This is how it happens. Minds change, new thinking takes hold and, all of a sudden, the world changes. There is nothing easy about it, and nothing really instantaneous, but things reach a tipping point, and the cumulative effect is revolutionary.
Tri-State Generation and Transmission is a wholesale power supplier. It produces electricity for 44 rural distributors across Colorado, New Mexico, Nebraska and Wyoming. That includes La Plata Electric Association, which supplies power to La Plata, Archuleta and San Juan counties.
It has long been thought that Tri-State sees coal as its sole, and perhaps only possible, energy source. Only four years ago, it proposed building four new coal-fired power plants to keep up with increasing demand.
But last week, Tri-State announced it was taking a new direction - away from coal and toward more renewable energy, greater use of cleaner-burning natural gas and increased energy efficiency. It is a welcome and encouraging development on several levels.
One is, of course, the simple fact that almost any other method of generating electricity is cleaner and better for the environment than burning coal. Whether the concern is climate change, air quality as a health issue, mercury levels in downwind lakes or the visual impact, coal is at the top of the list of problem fuels.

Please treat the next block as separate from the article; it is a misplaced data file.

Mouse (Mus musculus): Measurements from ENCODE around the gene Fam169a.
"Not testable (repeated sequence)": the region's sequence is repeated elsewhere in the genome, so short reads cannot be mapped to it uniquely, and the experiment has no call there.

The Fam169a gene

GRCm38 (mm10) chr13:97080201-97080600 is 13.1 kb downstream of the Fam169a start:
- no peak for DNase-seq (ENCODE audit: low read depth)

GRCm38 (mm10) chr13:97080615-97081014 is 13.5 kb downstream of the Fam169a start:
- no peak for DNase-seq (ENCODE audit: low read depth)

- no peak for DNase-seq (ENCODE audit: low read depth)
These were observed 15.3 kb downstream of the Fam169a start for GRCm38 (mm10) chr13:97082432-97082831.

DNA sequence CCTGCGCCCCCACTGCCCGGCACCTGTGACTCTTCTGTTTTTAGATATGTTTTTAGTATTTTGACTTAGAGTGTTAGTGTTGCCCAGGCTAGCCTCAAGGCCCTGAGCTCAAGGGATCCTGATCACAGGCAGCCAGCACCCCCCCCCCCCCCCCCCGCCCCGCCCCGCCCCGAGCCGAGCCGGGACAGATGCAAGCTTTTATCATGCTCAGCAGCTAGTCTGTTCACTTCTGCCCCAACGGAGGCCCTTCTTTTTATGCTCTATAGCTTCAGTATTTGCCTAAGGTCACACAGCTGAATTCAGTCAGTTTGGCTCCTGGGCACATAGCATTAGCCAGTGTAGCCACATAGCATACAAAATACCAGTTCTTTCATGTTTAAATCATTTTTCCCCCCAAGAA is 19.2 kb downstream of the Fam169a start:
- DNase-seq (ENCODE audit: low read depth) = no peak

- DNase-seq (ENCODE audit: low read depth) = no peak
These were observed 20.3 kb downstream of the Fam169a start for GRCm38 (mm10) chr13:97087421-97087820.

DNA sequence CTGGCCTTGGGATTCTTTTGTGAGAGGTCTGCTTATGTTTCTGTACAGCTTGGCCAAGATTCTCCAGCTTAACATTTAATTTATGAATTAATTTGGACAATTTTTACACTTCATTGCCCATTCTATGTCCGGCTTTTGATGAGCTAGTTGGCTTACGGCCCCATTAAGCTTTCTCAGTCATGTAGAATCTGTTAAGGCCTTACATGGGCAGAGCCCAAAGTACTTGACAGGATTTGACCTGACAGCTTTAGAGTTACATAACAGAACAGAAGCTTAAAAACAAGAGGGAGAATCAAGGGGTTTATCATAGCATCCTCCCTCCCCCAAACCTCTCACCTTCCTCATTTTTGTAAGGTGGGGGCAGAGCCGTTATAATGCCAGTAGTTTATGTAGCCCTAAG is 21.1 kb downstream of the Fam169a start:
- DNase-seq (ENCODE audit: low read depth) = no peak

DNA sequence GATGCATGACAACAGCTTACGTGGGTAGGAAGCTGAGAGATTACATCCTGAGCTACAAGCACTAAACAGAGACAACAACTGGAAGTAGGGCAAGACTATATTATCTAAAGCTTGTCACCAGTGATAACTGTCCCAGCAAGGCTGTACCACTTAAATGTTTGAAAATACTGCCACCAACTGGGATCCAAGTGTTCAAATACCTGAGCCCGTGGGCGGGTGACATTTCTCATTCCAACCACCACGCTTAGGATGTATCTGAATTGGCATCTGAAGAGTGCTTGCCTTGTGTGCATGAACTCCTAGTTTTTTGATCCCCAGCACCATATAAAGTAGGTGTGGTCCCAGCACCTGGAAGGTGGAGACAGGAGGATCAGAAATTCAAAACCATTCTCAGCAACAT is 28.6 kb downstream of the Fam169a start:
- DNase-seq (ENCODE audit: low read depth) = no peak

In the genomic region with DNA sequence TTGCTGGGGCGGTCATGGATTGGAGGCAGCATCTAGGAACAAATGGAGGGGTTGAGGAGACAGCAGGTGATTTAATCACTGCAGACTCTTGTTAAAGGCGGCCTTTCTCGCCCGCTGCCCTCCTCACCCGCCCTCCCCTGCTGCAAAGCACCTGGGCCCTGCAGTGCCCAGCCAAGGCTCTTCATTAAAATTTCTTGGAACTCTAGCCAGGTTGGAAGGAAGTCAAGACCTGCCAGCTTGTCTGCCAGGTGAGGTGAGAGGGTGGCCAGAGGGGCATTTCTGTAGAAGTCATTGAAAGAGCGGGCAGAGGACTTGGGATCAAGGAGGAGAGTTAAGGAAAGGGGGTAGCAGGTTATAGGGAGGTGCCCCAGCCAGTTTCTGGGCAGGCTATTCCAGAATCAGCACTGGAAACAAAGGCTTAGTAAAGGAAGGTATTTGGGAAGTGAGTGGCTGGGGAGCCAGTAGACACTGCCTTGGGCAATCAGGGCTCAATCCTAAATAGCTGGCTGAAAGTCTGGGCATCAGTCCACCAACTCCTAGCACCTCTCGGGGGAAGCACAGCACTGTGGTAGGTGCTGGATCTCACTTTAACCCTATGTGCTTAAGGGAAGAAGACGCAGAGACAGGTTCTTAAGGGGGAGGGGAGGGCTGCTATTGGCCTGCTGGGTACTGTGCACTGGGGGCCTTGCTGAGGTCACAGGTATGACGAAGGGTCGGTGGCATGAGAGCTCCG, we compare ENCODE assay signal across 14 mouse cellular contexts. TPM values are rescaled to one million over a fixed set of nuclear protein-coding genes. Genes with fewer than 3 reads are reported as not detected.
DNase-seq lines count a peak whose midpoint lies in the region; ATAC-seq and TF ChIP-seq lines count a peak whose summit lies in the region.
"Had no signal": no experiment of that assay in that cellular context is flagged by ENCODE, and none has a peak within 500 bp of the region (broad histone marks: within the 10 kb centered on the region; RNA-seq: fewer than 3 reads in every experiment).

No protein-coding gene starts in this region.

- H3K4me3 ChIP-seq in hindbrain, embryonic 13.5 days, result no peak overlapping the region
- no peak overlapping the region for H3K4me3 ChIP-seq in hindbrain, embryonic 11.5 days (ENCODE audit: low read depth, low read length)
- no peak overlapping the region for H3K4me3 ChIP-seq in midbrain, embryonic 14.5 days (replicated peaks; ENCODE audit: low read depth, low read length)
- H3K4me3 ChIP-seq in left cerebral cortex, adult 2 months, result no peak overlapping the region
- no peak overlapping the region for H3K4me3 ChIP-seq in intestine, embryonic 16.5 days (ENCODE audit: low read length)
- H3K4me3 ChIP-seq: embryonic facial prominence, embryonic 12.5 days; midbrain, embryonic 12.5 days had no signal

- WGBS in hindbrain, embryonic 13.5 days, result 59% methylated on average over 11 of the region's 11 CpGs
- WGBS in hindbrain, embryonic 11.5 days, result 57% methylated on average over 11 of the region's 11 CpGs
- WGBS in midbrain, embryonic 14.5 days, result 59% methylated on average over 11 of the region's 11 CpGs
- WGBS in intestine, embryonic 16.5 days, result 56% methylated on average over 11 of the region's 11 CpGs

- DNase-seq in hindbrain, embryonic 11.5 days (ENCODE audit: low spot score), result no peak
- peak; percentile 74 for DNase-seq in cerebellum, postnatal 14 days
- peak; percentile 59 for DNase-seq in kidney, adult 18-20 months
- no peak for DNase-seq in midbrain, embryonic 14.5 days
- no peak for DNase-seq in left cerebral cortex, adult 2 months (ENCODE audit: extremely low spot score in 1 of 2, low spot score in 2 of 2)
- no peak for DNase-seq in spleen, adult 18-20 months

Natural gas, which includes locally produced coal-bed methane, is far cleaner and safer in every step of the process. And solar power is even better, topped in its environmental impact only by not using power to begin with.
And with Tri-State moving toward all three, the future looks better. As part of its new direction, the company says it will be adding incentives for consumers to buy energy-efficient appliances. Just like replacing an old gas-guzzler with a new hybrid vehicle can result in net energy savings, so, too, can replacing an old refrigerator or other appliance with a new Energy Star-rated model.
Tri-State also is contracting for an additional 220 megawatts of power capacity in eastern Colorado. There the improvement can be seen as the difference between getting that power from clean-burning gas or from another coal-fired plant. And, while burning any fossil-fuel is a greenhouse negative, gas is far superior to coal.
Even better, though, is Tri-State's agreement with First Solar, an Arizona-based company, to build a solar power plant in northeastern New Mexico. The new plant will include 500,000 photovoltaic panels and produce 30 megawatts of power.
That is tiny compared to coal-fired plants - the proposed Desert Rock power plant would be rated at 1,500 megawatts - but it is nonetheless a step in the right direction. Solar power produces no pollution or greenhouse gases and with every new installation the technology advances.
The one problematic aspect of Tri-State's new plans is its intention to augment its capacity by constructing a new nuclear power plant. While good arguments can be made for nuclear power involving the low cost of the electricity produced and the absence of greenhouse gases, it is politically toxic. The last nuclear plant to come online in this country did so in 1996. No new nuclear plant has been ordered since the 1970s.
That aside, Tri-State deserves credit for changing course. That it can reorient its core business means others can, too. And that is the real new energy we need.